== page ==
But the film is for me also a movie the silence of night. Even though most people asked what comes first to their mind when they hear the word ‘night’ would probably answer ‘darkness’, I was asking myself the same question while seeing the movie. My answer was ‘silence’. For me it is a film about the silence and the new hectic at nighttime, about silence that leaves room for ideas, dreams and fantasies. Regarding the darkness the film shows in a impressive manner how our perception changes at night due to the easy fact that there is a lack of light: Humans start seeing the world only in shapes and greyscale images.
It is a film touching also because of great (sometimes still) pictures!

Finnland, 2010, 13 min
(seen today at Atheneum)

festival catalogue:
Rudy the cat was serverely injured after hitting the street following a six-storey fall. The options were few: the owner wanted to save her cat, not to put it down. Major surgery is expensive, so a group of friends started to raise money for Rudy’s surgery.
The film raises the question of who can be helped, and who cannot. When a pet is in question, expensive operations are rarely an option.

Miten marjoja poimitaan (English: how to pick berries)
Finland, 2010, 19min
(seen today at Atheneum)

festival catalogue
The cinematography of How to Pick Berries is very precise: the way of composing the lights and colours of the forest is fascinating. Among the twigs, domestic and foreign berry pickers crisscross – and life together isn’t always peachy. They take our jobs and now our berries too. Both sides are suspicious of the other.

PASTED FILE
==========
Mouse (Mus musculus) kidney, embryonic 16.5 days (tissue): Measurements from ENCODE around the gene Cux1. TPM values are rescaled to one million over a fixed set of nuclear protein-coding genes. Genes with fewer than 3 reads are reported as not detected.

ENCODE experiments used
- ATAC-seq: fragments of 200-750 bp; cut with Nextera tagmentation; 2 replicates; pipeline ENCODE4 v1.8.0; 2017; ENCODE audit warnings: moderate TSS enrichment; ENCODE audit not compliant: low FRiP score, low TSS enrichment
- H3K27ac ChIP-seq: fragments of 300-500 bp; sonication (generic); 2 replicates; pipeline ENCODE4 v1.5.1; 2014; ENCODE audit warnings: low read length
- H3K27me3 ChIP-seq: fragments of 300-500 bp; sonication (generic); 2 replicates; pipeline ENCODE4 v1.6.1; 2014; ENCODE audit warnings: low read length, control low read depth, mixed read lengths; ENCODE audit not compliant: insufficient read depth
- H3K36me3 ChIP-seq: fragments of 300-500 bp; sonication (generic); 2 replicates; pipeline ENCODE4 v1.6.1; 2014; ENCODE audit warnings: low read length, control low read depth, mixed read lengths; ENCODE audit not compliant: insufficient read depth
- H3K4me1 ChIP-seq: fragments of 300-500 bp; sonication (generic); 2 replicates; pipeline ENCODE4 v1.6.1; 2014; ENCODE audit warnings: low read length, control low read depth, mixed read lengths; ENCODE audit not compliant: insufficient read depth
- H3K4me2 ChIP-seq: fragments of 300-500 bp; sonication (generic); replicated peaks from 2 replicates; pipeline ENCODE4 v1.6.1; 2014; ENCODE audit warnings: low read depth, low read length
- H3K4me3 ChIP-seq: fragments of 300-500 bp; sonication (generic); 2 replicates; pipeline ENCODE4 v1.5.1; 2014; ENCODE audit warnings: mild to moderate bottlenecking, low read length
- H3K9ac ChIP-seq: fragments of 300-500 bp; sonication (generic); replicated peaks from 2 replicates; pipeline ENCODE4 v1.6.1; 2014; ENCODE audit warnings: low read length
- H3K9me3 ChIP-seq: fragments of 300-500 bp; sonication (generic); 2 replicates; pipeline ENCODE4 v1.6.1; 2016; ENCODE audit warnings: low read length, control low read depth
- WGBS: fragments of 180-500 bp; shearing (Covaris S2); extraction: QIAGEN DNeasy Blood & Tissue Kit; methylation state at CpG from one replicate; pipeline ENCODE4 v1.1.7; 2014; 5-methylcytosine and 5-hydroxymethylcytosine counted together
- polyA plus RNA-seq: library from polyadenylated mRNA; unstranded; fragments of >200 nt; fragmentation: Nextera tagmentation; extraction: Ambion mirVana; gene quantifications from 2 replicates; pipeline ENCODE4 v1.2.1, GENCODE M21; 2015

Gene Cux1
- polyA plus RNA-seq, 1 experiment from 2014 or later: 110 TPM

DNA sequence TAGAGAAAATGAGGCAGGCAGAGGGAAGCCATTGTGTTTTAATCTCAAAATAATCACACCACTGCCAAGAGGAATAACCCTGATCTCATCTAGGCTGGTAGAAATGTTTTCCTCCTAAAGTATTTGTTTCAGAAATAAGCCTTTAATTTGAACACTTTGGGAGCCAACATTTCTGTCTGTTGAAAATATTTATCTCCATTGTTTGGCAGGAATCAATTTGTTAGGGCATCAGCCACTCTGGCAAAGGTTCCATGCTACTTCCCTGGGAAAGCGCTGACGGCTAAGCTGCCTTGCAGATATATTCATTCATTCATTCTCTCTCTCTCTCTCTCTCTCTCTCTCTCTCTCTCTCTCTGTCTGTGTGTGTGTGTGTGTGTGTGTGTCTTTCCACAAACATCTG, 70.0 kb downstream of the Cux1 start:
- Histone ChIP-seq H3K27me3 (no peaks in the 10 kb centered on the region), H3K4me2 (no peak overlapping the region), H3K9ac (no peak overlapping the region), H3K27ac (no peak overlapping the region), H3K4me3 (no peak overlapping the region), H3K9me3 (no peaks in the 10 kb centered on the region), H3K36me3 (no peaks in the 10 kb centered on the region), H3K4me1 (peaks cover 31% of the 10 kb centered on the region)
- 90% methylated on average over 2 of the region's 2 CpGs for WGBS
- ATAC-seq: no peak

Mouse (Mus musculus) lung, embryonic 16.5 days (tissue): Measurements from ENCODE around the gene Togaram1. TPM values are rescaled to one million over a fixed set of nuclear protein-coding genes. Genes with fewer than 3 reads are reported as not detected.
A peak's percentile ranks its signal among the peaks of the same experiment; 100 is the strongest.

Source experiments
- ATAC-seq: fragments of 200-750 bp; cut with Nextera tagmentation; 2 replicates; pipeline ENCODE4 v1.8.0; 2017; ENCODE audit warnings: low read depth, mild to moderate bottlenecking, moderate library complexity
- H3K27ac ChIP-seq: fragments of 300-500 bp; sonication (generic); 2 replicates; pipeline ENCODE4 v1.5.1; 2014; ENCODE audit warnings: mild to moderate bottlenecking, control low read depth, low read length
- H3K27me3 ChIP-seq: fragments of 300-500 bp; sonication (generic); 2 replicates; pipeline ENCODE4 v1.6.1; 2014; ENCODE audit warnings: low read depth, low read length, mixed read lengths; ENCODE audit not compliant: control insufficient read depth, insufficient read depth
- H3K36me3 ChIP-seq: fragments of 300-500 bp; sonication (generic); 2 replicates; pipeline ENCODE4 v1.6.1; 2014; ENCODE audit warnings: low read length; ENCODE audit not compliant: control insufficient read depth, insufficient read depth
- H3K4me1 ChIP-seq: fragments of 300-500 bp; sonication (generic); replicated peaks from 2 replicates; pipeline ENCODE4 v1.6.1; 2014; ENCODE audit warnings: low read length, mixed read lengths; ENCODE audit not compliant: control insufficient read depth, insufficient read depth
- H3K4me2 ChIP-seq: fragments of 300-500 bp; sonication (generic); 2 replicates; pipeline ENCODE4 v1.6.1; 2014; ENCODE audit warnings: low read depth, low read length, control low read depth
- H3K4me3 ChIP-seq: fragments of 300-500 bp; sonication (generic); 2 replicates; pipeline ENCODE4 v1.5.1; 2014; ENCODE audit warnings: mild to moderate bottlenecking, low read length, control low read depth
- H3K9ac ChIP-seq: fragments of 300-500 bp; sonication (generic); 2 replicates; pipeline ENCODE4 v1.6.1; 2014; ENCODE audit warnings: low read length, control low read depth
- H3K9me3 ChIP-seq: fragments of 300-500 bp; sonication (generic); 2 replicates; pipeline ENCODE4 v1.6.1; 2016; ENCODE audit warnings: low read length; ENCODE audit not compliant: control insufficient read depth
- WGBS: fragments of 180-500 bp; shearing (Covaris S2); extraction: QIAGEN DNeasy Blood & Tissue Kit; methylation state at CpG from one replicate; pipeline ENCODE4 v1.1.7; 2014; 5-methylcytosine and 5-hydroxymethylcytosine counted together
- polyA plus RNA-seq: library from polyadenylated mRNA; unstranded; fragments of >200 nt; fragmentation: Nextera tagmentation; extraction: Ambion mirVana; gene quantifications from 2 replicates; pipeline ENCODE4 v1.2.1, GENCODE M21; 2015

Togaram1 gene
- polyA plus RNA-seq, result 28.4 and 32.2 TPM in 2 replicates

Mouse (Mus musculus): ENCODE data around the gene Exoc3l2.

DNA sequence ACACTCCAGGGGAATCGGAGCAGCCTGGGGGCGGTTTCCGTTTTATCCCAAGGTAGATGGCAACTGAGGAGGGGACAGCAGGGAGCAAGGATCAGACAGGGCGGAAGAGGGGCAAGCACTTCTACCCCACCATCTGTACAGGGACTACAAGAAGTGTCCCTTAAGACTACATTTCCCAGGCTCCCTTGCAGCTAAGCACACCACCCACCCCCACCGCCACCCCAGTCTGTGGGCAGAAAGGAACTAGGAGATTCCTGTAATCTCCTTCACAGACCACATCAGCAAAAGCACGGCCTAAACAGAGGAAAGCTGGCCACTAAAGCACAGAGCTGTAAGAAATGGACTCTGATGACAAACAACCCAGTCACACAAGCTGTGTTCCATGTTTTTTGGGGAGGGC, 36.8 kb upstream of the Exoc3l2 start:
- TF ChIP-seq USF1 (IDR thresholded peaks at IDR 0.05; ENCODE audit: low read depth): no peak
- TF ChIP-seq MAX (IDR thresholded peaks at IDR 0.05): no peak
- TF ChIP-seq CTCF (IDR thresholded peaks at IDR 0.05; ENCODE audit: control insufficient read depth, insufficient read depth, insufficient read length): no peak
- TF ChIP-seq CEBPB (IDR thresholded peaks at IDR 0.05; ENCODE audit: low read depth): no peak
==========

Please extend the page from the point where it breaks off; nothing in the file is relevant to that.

Finnish berry picking has also been recently admired at the world’s biggest documentary film festival IDFA.

especially interesting: poetic scenes and music

Vodka Factory
Sweden, 2010, 90min
(seen today at Maxim)

festival catalogue:
The film by director Jerzy Śladkowski, who also directed the sensational Swedish Tango, merges banal realism with Slavic melancholy. Valentina works in a vodka factory in a remote village and lives with her mother and young son. She dreams of becoming an actress. Life is hard in a small community where everyone knows each other. Valentina’s workmates mock her tall dreams. Valentina’s mother wants a change, too: she has reunited with an old crush and expects Valentina to bear the responsibility for her son.
Husbands are conspicious by their absence from the women’s lives. Gossip, daydreams and weary quarrelling add substance to the grey days. Śladkowski’s brilliant narration brings forth the Russian romanticism and the brutality of everyday life. Will the women be able to seize their dreams before they wither away?
Vodka Factory won the grand prize at the DOK Leipzig festival.

The last really great movie I’ve seen today! Actually entirely in Russian. And I even understood stuff  :) yeah!
For me it is a film about honesty and openness of the local village community. But of course this is not only a quality. It shows Valentina, who wants to full fill her dream of becoming an actress. But in a pretty brutal way it also shows reality in Russian society: She has a little son and therefore not really a chance to go far away to Moscow to study. And it also shows her illiteracy (it’s actually not that easy to become an actress), she is not at all aware of. It is a film about the absence of men in village life and how women can actually go along without their men.
And we are left alone with the pretty much worst and we can imagine: Valentina goes to Moscow leaving her little son at her mothers place. Thereby she does also effect on her mother’s life a lot: She planned to move in with an old crush. In that way the movie shows how much our life’s can be effected by others decisions.
Another really good film!

Summing up: 3 days, 8 films, out of which at least 6 were really good! That’s probably only possible in Helsinki (my love)! There are still 2 other movies waiting to be seen: Saturday and Sunday it’s gonna be movie time again!! :)